This is quite an odd, slightly rambling book that is very strong on atmosphere and in which, unusually, the parents of the protagonist, Roger, are allowed to play a role. It was first published in 1988 and feels like the product of a more generous age in which stories were allowed to unfold and retain some mysteries unexplained. It is rich in sensory detail, conveying the exoticism that was rural France to the middle class English and also something of the fear of the unknowable and foreign. The family's French is credibly poor and ambiguity and uncertainty about what has been seen and heard add to the tension of the story.
Roger, his parents, and his twin sisters, Polly and Emma holiday in a crumbling french chateau, inhabited by the owner Monsieur Serpe and his goat milking daughter Melusine. Serpe also claims a second daughter who has gone away. The underlying sense of menace is present from the beginning when Roger sees houses painted with question marks on their way to the chateau and from the beginning there are hints that all is not well.
Roger and Melusine become friends though she seems strange in many ways. The family explore the region, which is atmospherically described, and discover local depictions of Melusine, a mythical creature, woman by day and snake by night, who is associated with the region.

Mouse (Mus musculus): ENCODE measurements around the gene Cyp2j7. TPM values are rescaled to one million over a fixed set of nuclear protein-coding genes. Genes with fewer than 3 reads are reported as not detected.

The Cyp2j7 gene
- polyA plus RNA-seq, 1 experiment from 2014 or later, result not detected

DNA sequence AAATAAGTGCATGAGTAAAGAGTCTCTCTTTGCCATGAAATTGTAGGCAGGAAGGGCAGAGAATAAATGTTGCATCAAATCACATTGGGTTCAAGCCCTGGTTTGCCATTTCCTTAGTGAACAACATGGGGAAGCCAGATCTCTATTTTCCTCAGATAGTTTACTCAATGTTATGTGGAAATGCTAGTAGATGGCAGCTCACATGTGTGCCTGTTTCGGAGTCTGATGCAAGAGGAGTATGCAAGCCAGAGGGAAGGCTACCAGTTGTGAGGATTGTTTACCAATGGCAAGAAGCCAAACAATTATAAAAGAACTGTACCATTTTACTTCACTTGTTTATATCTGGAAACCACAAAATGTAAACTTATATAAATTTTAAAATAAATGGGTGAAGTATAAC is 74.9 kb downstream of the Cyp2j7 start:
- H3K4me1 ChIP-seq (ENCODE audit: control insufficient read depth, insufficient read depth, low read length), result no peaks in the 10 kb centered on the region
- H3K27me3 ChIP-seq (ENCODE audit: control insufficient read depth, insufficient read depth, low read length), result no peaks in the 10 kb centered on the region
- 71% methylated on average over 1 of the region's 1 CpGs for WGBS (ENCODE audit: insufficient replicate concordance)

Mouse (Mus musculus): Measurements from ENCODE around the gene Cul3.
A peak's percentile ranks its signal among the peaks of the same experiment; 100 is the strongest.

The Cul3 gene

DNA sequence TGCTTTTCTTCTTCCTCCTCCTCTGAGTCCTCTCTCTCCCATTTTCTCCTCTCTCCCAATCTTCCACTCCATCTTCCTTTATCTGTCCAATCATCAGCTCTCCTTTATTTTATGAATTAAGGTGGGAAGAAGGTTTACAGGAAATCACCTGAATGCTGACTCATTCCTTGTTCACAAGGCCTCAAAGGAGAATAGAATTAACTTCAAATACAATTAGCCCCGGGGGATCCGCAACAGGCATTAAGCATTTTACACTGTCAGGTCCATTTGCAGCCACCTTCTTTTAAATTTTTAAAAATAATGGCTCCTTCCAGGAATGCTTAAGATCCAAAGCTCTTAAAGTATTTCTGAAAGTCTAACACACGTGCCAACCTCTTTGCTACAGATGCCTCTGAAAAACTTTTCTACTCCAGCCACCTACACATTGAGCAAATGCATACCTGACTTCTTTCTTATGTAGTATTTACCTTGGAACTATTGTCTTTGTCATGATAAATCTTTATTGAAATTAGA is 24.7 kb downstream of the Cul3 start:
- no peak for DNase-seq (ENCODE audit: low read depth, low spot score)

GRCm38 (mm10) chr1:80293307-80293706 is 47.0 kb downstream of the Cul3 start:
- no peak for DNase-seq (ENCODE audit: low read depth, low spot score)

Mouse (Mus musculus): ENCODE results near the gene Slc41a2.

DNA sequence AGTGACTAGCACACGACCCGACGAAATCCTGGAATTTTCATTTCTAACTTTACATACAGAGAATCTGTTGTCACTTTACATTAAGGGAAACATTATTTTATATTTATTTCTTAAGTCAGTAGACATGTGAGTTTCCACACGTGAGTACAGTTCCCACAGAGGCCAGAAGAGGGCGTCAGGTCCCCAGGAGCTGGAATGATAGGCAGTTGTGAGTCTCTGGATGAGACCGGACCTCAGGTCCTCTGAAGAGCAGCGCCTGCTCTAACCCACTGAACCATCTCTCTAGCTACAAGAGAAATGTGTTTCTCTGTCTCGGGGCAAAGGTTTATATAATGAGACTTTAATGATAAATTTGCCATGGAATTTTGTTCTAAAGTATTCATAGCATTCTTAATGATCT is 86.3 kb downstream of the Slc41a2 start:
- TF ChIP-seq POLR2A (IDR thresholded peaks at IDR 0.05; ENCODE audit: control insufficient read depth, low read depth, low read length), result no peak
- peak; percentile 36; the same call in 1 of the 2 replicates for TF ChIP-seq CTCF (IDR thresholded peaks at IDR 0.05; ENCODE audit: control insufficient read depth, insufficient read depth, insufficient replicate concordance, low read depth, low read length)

From his arrival,Roger has been disturbed by rustlings in his room at night. There have been indications of Melusine's strangeness, Roger saw her dancing the music of a 'snake charmer' in La Rochelle and when his sister almost drowns ,she saves her without apparently getting wet.
Roger observes her sitting on her father's knee and gradually understands that she is being abused by him. He confides his worries to his parents. Roger's suspicions regarding Melusine's strange nature are confirmed when at night Melusine in snake form shares his bed.
Roger and his father discover a secret underground passage which take them into the tower, a part of the crumbling chateau Melusine refused to show him. There they find a coffin in a kind of shrine. Monsieur Serpe finds them there and attempts to shoot them with his shot gun but something prevents him from hitting them. Roger sees Melusine, in snake form, over power her father, described as an 'ogre' throughout and push him from the window. He dies shouting about his daughters. Roger's father thought he was asking them to bring him 'donnez' his daughters when in fact he was asking for pardon form them ( pardonnez)
When the police arrive Melusine has disappeared, the coffin is discovered to contain the body of M's older sister who committed suicide. It is later suggested that this occurs as she too has suffered abuse at the hands of her father. After her father's death Roger finds Melusine'ss hed snake's skin and buries it. When he finds Melusine, hiding with the goat feed, ' Melusine emerged from her snake self, she was all human now, and that shedding had taken the snake look she had had, leaving her almost supernaturally new and beautiful' 198 also the distinctive characteristics of her skin had changed. When he finds the snake under his bed he knows it is Melusine when he moves her hand along her arm 'that special , warm-cool, hard-soft skin he had touched before that could only be hers' After er father's death and the burial of the skin 'It was a girls' hand that he held.'